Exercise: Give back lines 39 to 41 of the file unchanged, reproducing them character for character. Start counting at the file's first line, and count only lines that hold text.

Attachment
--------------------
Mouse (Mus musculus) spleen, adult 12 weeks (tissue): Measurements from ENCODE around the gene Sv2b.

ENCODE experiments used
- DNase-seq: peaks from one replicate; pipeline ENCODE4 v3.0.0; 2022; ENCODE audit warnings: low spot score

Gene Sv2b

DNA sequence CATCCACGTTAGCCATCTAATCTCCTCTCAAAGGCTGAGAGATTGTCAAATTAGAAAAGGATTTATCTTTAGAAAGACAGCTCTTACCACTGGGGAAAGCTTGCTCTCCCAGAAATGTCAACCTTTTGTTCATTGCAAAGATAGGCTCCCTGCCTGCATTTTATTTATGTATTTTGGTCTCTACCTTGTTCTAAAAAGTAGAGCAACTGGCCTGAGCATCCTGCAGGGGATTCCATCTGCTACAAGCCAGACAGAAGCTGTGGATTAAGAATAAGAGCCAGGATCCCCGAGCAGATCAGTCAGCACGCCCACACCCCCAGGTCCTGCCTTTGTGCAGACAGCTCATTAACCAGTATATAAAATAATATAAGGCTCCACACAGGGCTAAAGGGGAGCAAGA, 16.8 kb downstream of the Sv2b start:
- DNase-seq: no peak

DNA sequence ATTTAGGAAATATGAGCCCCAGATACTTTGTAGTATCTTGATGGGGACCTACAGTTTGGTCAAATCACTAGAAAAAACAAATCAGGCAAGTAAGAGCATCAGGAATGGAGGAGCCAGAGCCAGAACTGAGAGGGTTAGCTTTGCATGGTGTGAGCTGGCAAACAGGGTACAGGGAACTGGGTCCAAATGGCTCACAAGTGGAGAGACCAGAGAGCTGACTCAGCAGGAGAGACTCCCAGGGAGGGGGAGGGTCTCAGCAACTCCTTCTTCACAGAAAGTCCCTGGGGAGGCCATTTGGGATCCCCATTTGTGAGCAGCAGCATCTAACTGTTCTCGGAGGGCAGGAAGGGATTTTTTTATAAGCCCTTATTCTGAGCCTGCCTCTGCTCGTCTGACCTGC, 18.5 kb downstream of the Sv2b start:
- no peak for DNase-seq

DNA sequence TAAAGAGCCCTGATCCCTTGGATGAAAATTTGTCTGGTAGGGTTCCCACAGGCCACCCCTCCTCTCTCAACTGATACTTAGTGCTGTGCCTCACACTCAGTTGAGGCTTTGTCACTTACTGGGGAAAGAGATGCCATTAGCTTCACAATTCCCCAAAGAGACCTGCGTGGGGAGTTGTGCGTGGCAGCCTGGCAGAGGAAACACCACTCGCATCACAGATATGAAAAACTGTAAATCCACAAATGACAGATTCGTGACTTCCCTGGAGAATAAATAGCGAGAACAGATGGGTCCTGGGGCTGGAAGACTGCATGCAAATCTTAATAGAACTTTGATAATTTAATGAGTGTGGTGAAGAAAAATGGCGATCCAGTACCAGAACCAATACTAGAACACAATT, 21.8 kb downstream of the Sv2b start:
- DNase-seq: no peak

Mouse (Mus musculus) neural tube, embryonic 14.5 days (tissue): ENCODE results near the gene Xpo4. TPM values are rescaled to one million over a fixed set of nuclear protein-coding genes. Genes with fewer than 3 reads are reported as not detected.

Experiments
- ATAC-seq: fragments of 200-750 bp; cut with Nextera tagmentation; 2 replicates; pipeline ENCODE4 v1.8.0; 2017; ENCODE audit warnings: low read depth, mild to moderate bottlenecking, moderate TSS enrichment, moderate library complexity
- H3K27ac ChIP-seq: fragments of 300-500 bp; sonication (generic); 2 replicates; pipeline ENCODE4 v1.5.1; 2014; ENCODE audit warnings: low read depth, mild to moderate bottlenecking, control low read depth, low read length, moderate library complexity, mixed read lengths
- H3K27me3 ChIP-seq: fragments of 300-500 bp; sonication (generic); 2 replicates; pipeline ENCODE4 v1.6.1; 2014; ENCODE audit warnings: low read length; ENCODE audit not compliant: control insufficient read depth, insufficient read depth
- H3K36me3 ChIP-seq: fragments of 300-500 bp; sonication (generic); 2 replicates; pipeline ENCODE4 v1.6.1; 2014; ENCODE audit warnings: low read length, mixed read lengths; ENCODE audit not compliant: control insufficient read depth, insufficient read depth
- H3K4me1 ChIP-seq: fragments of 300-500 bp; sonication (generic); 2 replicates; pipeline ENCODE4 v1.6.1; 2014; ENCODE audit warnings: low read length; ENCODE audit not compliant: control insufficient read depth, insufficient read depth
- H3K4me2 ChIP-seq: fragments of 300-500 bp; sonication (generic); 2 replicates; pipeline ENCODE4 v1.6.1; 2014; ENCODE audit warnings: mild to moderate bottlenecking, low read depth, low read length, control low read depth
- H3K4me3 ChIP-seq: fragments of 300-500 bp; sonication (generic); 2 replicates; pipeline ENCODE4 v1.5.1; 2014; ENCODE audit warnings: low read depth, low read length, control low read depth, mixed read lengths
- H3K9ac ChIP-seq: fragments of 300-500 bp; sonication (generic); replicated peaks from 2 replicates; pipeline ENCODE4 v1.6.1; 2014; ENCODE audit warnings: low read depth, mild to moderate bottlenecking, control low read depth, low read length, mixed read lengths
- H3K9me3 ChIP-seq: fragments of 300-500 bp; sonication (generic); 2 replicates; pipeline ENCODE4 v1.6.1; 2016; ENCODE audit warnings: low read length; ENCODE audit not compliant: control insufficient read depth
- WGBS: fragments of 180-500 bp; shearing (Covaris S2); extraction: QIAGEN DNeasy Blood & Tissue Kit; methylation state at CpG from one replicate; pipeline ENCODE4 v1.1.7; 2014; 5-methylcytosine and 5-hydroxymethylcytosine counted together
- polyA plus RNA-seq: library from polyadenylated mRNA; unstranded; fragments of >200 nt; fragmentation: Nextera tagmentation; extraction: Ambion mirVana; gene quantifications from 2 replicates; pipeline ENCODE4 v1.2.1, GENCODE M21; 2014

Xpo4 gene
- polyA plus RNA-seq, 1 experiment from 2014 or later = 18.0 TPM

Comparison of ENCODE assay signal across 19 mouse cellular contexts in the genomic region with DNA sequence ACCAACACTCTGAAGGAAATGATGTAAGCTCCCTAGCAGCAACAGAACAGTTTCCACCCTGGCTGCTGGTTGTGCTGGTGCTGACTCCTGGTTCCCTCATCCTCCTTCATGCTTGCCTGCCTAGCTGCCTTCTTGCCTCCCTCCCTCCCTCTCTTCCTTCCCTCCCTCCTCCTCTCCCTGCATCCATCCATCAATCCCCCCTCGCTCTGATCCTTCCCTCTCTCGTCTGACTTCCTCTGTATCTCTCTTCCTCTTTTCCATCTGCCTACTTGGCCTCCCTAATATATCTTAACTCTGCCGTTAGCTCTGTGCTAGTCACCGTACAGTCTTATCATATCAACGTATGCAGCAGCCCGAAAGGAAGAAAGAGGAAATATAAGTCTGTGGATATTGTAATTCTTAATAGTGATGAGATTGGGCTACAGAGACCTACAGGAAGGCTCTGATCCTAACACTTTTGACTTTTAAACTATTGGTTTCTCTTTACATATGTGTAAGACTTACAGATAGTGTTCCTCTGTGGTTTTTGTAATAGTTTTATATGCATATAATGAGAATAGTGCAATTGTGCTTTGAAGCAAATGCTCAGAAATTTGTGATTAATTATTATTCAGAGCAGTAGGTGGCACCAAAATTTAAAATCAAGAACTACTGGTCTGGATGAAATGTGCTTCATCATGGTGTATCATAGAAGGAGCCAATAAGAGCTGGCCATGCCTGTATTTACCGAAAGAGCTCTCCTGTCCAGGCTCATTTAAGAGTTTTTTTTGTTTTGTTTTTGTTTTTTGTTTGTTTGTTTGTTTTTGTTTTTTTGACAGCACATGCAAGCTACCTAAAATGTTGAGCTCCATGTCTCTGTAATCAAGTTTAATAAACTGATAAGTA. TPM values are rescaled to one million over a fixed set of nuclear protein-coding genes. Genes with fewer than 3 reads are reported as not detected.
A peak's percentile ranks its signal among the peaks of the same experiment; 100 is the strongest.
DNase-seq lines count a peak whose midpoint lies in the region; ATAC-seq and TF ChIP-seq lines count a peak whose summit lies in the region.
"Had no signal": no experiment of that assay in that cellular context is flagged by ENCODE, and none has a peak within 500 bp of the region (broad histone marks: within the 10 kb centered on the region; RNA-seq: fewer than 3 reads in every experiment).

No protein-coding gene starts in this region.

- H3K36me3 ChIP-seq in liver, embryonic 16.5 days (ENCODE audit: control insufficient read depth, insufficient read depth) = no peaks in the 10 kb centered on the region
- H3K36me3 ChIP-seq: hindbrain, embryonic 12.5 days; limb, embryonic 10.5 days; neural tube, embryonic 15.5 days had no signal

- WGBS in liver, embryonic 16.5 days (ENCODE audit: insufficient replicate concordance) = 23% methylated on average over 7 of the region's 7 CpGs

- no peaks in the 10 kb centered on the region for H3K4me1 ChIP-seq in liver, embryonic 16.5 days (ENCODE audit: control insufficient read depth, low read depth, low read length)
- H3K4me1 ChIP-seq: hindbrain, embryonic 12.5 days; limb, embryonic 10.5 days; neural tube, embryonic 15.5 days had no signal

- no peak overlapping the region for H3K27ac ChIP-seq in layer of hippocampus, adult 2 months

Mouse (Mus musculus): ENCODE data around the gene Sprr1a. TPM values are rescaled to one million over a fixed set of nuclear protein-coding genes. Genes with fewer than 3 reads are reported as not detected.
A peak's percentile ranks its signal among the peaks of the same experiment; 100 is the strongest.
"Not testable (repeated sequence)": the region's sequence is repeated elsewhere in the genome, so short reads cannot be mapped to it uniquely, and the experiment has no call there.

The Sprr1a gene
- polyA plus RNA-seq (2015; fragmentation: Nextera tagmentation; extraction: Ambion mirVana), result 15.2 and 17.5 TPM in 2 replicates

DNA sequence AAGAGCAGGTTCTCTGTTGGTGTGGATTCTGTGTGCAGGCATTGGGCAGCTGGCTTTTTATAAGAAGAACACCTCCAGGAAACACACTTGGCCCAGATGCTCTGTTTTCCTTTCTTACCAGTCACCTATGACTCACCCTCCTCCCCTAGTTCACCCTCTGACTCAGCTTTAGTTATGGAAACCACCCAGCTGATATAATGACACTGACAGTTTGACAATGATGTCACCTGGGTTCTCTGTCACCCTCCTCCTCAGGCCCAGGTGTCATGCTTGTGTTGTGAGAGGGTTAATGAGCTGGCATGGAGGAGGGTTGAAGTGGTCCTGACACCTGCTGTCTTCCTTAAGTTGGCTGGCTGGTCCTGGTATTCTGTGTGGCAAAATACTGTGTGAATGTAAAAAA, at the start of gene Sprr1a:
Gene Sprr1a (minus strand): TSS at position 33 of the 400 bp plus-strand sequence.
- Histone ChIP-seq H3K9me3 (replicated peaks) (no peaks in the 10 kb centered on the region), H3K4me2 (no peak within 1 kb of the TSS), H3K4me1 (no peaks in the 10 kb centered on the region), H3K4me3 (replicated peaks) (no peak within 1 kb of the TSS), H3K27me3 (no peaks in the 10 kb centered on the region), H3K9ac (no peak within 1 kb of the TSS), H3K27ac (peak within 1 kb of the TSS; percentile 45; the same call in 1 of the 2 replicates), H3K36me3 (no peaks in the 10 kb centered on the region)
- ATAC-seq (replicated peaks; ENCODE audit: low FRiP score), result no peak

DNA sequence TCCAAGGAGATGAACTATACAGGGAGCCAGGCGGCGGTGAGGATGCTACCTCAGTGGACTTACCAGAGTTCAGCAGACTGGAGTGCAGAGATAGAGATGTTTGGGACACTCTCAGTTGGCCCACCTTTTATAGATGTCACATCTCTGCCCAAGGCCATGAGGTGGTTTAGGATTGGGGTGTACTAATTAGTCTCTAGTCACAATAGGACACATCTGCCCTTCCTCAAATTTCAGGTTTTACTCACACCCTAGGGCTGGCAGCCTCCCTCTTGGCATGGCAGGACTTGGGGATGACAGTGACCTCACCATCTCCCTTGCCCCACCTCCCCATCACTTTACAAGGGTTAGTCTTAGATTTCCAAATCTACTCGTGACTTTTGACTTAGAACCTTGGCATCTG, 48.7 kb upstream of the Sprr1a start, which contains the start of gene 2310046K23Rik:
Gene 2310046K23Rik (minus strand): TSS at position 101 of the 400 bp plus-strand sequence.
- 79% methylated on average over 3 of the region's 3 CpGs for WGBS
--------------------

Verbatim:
"Not testable (repeated sequence)": the region's sequence is repeated elsewhere in the genome, so short reads cannot be mapped to it uniquely, and the experiment has no call there.

The Sprr1a gene
- polyA plus RNA-seq (2015; fragmentation: Nextera tagmentation; extraction: Ambion mirVana), result 15.2 and 17.5 TPM in 2 replicates